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Inverse Problems in Semiconductor Devices. Martin Burger. Johannes Kepler Universität Linz. Outline. Introduction: Drift-Diffusion Model Inverse Dopant Profiling Sensitivities. Joint work with. Heinz Engl, RICAM Peter Markowich, Universität Wien & RICAM

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inverse problems in semiconductor devices

Inverse Problems in Semiconductor Devices

Martin Burger

Johannes Kepler Universität Linz

outline
Outline
  • Introduction: Drift-Diffusion Model
  • Inverse Dopant Profiling
  • Sensitivities

Inverse Problems in Semiconductor Devices

Linz, September, 2004

joint work with
Joint work with
  • Heinz Engl, RICAM
  • Peter Markowich, Universität Wien & RICAM
  • Antonio Leitao, Florianopolis & RICAM
  • Paola Pietra, Pavia

Inverse Problems in Semiconductor Devices

Linz, September, 2004

inverse dopant profiling
Inverse Dopant Profiling
  • Identify the device doping profile from measurements of the device characteristics
  • Device characteristics:
  • Current-Voltage map
  • Voltage-Capacitance map

Inverse Problems in Semiconductor Devices

Linz, September, 2004

inverse dopant profiling1
Inverse Dopant Profiling
  • Device characteristics are obtained by applying different voltage patterns (space-time) on some contact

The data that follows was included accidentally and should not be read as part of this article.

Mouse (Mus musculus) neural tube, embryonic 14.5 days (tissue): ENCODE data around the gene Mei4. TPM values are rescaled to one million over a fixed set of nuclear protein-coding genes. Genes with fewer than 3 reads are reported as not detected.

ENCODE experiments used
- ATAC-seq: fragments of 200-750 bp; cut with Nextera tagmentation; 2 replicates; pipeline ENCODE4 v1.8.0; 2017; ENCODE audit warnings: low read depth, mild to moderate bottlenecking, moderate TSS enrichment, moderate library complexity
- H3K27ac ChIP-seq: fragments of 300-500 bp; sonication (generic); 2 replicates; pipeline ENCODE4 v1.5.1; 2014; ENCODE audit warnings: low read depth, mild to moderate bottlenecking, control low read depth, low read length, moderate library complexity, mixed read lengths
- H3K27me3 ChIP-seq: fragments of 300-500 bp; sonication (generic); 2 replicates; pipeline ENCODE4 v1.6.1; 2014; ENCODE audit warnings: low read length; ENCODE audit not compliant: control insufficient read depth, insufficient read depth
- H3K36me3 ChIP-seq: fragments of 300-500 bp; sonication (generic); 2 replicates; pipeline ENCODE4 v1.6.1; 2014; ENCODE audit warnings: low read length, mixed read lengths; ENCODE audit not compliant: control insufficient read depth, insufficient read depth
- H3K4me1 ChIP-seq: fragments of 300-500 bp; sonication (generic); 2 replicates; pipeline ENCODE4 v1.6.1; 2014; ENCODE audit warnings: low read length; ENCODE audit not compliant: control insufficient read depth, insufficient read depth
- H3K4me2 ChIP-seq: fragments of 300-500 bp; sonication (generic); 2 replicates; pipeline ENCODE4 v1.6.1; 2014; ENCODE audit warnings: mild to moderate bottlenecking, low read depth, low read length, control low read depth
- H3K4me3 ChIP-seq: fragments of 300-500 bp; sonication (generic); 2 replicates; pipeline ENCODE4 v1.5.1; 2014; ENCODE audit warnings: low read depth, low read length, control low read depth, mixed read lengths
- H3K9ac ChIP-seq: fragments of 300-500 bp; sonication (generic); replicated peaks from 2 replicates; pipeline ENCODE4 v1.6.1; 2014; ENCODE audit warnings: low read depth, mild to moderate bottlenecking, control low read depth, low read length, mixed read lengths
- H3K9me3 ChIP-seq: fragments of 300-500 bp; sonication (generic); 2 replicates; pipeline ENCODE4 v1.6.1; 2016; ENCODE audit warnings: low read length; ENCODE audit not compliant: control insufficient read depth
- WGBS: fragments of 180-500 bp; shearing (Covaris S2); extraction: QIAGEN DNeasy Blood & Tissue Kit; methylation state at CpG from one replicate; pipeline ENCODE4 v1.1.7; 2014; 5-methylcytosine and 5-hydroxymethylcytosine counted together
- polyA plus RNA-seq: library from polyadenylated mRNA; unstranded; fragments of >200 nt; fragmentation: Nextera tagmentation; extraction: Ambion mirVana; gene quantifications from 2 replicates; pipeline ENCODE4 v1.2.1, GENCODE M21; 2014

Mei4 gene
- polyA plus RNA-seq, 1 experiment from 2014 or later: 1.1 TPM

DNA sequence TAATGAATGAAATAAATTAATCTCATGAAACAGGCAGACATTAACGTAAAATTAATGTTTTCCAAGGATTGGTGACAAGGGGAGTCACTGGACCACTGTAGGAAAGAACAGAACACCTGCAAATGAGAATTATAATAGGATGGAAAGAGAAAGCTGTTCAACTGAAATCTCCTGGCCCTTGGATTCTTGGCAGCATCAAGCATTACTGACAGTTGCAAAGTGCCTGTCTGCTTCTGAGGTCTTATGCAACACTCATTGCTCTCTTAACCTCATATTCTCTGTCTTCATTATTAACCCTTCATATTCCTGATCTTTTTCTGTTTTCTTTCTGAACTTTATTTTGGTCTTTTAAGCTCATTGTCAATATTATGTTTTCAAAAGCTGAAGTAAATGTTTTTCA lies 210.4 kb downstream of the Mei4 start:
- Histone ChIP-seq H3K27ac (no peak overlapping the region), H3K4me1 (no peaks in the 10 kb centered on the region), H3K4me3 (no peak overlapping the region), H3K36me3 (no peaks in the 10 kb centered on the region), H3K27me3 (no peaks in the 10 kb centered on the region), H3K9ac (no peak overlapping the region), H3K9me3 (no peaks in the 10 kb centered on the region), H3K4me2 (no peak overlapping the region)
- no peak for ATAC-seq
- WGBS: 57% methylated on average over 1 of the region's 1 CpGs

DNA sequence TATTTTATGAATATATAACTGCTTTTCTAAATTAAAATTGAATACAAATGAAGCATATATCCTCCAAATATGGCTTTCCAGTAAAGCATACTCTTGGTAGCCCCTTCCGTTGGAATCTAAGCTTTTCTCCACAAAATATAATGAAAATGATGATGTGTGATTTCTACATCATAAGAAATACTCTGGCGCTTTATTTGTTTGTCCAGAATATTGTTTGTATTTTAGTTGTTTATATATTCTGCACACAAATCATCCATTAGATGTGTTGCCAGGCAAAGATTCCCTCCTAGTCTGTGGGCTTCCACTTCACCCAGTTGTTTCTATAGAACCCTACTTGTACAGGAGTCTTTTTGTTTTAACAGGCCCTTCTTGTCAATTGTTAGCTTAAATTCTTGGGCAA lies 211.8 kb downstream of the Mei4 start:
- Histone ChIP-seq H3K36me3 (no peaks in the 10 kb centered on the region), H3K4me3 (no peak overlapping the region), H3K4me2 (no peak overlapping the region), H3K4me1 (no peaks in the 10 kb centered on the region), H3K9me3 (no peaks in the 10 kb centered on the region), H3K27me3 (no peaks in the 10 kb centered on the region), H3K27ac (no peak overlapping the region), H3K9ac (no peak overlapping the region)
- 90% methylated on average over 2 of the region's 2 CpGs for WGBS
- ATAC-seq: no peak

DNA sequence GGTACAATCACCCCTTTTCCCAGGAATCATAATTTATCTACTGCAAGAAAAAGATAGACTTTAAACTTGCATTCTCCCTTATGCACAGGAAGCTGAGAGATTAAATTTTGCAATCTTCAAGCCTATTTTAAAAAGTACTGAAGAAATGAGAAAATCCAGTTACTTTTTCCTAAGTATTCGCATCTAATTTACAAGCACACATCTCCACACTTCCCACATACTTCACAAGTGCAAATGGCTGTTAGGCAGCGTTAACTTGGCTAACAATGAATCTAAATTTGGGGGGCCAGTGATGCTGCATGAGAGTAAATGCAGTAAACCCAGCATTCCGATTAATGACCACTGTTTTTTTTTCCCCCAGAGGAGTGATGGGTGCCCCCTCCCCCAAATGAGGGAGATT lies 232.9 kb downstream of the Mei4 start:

• Measurements:
  • Outflow Current on Contacts
  • Capacitance = variation of charge with
  • respect to voltage modulation

Inverse Problems in Semiconductor Devices

Linz, September, 2004

mathematical model
Mathematical Model
  • Stationary Drift Diffusion Model:
  • PDE system for potential V, electron density n and hole density p
  • in W (subset of R2)
  • Doping Profile C(x)enters as source term

Inverse Problems in Semiconductor Devices

Linz, September, 2004

boundary conditions
Boundary Conditions

Boundary of W : homogeneous Neumann boundary conditions on GN and

on Dirichlet boundary GD (Ohmic Contacts)

Inverse Problems in Semiconductor Devices

Linz, September, 2004

device characteristics
Device Characteristics

Measured on a contact G0 on GD:

Outflow current density

Capacitance

Inverse Problems in Semiconductor Devices

Linz, September, 2004

scaled drift diffusion system
Scaled Drift-Diffusion System

After (exponential) transform to Slotboom

variables (u=e-V n, p = eV p) and scaling:

Similar transforms and scaling for boundary

conditions

Inverse Problems in Semiconductor Devices

Linz, September, 2004

scaled drift diffusion system1
Scaled Drift-Diffusion System
  • Similar transforms and scaling for boundary
  • Conditions
  • Essential (possibly small) parameters
  • - Debye length l
  • - Injection Parameter d
  • Applied Voltage U

Inverse Problems in Semiconductor Devices

Linz, September, 2004

scaled drift diffusion system2
Scaled Drift-Diffusion System

Inverse Problem for full model ( scale d = 1)

Inverse Problems in Semiconductor Devices

Linz, September, 2004

optimization problem
Optimization Problem

Take current measurements on a contact G0 in the following

Least-Squares Optimization: minimize

for N large

Inverse Problems in Semiconductor Devices

Linz, September, 2004

optimization problem1
Optimization Problem

This least squares problem is ill-posed

Consider Tikhonov-regularized version

C0is a given prior (a lot is known about C)